Debate draws stark lines, but there may be middle ground
By Jim Shilander
Almost 200 residents, nearly all clad in red shirts emblazoned with “Save San Clemente Hospital,” began shouting “Save Our Hospital” before the start of an open house hosted by MemorialCare, the nonprofit owners of the San Clemente hospital, Monday at the Ocean Institute in Dana Point. When the open house began, a smaller, shorter version of the chant also started up, just as MemorialCare doctors and executives were preparing to tout the company’s proposal for an advanced urgent care facility at the San Clemente campus–
Dana Point’s nearest hospital and emergency room.
Since August, when MemorialCare announced it was studying a proposal that would raze the current hospital and replace it with an advanced urgent care facility, which would eliminate the in-patient facilities and emergency room, the choice has been cast as one between life and death on one side and a hospital and health care provider attempting to grapple with changing market forces on the other. Both sides claim to have support from the community.
The proposed facility would be built on four levels, with one below grade and three above grade. The proposal would add to the number of parking spaces utilized at the site. The basement level would include an outpatient surgery center, with urgent care, labs, imaging and a women’s health center on the first floor. The top floors would be reserved for primary and specialty care offices.
Point of the Spear
Before Monday’s meeting at the Ocean Institute, MemorialCare hosted another open house at Bella Collina Towne & Golf Club on Jan. 22 in San Clemente. The Dana Point Times attended a review session of that meeting, held one week later, ahead of Monday’s meeting.
Hospital staff said they admitted they had some challenges in terms of selling the potential for the project to the public, which they said would be at the leading-edge of a changing medical field that is seeing more and more done on an out-patient basis.
“The difficult thing about this project is I can’t go point to something and say ‘It’s just like this,’ because there isn’t anything just like this close to us,” administrator Tony Struthers said. “That’s what makes it so exciting and so unique.”
They were also working to fight the notion of being simply another facility similar to the three urgent care centers already in the city.
“We hear that all the time ‘We have enough urgent care,’” Struthers said. “What we’re offering is completely different. It’s unfair to compare us to the current urgent care offerings … We’re hamstrung by the words ‘urgent care.’ We need to get past that and talk about the services available.”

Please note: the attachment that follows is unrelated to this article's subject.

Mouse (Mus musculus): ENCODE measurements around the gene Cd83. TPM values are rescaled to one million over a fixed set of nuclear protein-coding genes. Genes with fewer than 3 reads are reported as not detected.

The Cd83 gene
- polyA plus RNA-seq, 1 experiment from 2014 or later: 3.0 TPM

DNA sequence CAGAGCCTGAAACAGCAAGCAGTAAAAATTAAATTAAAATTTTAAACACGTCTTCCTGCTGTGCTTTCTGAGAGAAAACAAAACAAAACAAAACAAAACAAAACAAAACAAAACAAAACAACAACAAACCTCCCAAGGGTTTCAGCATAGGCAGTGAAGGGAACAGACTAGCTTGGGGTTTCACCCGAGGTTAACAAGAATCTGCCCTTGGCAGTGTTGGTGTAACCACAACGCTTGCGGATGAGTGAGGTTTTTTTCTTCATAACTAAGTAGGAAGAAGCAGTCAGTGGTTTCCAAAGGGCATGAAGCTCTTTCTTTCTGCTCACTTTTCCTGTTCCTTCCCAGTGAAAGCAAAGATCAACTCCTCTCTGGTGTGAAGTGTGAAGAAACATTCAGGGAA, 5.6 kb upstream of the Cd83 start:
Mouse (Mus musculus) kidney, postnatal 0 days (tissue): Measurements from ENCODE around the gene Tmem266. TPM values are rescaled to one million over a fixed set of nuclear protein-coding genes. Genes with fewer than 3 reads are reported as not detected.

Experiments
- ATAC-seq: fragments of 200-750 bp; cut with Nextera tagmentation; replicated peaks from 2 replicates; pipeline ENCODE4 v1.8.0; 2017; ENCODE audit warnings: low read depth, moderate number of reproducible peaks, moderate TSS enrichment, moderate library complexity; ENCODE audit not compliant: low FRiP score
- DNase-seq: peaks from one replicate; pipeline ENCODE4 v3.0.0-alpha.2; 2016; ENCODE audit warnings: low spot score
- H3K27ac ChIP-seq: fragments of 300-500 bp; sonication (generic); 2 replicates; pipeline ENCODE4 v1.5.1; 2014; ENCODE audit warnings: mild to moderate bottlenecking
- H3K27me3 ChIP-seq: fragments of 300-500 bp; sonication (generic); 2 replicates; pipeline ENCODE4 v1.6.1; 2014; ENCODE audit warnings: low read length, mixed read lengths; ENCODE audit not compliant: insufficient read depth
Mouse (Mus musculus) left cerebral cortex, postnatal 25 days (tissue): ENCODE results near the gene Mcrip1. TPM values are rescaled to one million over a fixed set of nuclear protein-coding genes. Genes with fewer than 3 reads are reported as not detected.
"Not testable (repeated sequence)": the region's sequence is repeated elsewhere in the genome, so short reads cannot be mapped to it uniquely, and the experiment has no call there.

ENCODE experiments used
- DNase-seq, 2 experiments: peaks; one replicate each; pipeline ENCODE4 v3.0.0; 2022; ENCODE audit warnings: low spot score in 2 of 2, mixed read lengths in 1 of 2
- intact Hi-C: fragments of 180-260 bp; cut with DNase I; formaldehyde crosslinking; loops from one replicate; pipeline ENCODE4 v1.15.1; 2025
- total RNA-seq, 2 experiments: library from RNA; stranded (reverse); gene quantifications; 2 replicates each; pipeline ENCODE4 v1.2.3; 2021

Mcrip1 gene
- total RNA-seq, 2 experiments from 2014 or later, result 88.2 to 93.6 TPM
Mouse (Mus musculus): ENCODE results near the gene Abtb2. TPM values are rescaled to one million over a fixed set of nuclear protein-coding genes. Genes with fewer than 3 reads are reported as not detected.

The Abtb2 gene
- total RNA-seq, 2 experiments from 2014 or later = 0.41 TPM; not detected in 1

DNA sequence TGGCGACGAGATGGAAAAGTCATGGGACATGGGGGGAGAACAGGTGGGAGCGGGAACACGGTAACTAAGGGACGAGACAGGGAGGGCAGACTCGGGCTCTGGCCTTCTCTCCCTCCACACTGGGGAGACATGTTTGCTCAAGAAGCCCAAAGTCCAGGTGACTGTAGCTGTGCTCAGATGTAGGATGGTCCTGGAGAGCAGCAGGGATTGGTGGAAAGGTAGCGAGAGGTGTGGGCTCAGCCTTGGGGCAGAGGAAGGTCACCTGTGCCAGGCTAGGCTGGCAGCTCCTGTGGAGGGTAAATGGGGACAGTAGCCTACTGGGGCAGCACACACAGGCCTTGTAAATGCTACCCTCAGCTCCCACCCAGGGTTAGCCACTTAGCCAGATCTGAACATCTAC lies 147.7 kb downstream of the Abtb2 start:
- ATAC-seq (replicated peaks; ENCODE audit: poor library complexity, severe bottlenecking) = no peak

The current plans for the facility going before the MemorialCare board in March for approval would also include a cancer center, imaging services, women’s health facilities and laboratories.
“It’s more than just a traditional medical office building,” said Todd Varney of NexCore, the company hired by MemorialCare to assist with planning the facility. “This is truly an advanced outpatient center, where a patient can do everything from their initial diagnostic to lab work to rehab.”
Karen Sharp, director of emergency services for MemorialCare, said while the hospital has a good record in terms of triaging patients suffering a heart attack or stroke, the best way to treat that is with direct action, by calling 9-1-1 immediately. Due to the county’s regulations, patients suffering such maladies are supposed to be taken directly to specialized receiving centers.
“If you’re having a stroke or a heart attack, you should never drive yourself to the hospital,” Sharp said.” 9-1-1 has red lights and sirens and can bypass traffic easily.”
Sharp also said that would be the case even if a hospital was on “diversion,” when beds are full. Critics of the urgent care proposal have said the project would force more ER patients to go to other hospitals, increasing wait times and potentially putting people at risk.
“When Mission, Laguna Hills and San Clemente are on diversion, nobody is on diversion,” Sharp said, saying that in a true emergency situation, hospitals would not turn away cases brought to them by paramedics. “We don’t only see people having heart attacks. Most people we see are mostly urgent care, people who call 9-1-1 because they have a stomach ache. They’re treated and sent home. Just because it comes in by 9-1-1 doesn’t mean it’s an emergency.”
Staff also noted that many cases brought to emergency rooms are not dealing with necessarily life threatening issues, much of which can be treated at an urgent care facility, which they said would relieve the pressure on other ERs. They also said the proposed facility would be open 24/7.
They also said a pilot project is underway that allows paramedics to take patients that do not require an emergency room visit to be taken to urgent care facilities instead. The company is participating in the study at a different facility, but the proposal does include infrastructure to support such drop-offs, as well as the potential to add a free-standing emergency department if it were made legal. Currently, emergency rooms are only permitted when attached an in-patient hospital under current law.
Staff also said they believe people would be attracted to lower cost care and the “one-stop-shop” nature of the proposed facility.
“We hear that we’re going to flood Mission Hospital with 15,000 patients. No,” Struthers said. “If we don’t double our volumes, we’ve done something really wrong. We’ll probably maintain that and take patients who are coming back to this community.”
Staff also believes the proposal would bring in more specialist care as a result of improving the facilities, as well as improving care for chronic illness. Saddleback CEO Steve Geidt said the Affordable Care Act includes penalties for hospitals that have patients coming back for more treatment of the same case within 30 days of treatment.
Geidt also noted that as the population of the area has grown, the average patient census was actually less than in previous years, both due to changes in the way patients are cared for as well as insurance demands of where to send patients. He added that at a presentation at the neighboring San Clemente Villas assisted living retirement community, he’d had several residents tell him they have Kaiser Permanente health plans and prefer it, despite the closest Kaiser facility being in Irvine.
“When I came here, the population of the Saddleback Valley was about 200,000 and our (in-patient average daily) census was about 160 patients. Now it’s 800,000 and the census is 130,” he said. “We’re a little out front. We do 14,000 surgeries at Saddleback and 11,000 are done in outpatient surgery centers. It’s amazing what can be done if we set our minds to it.”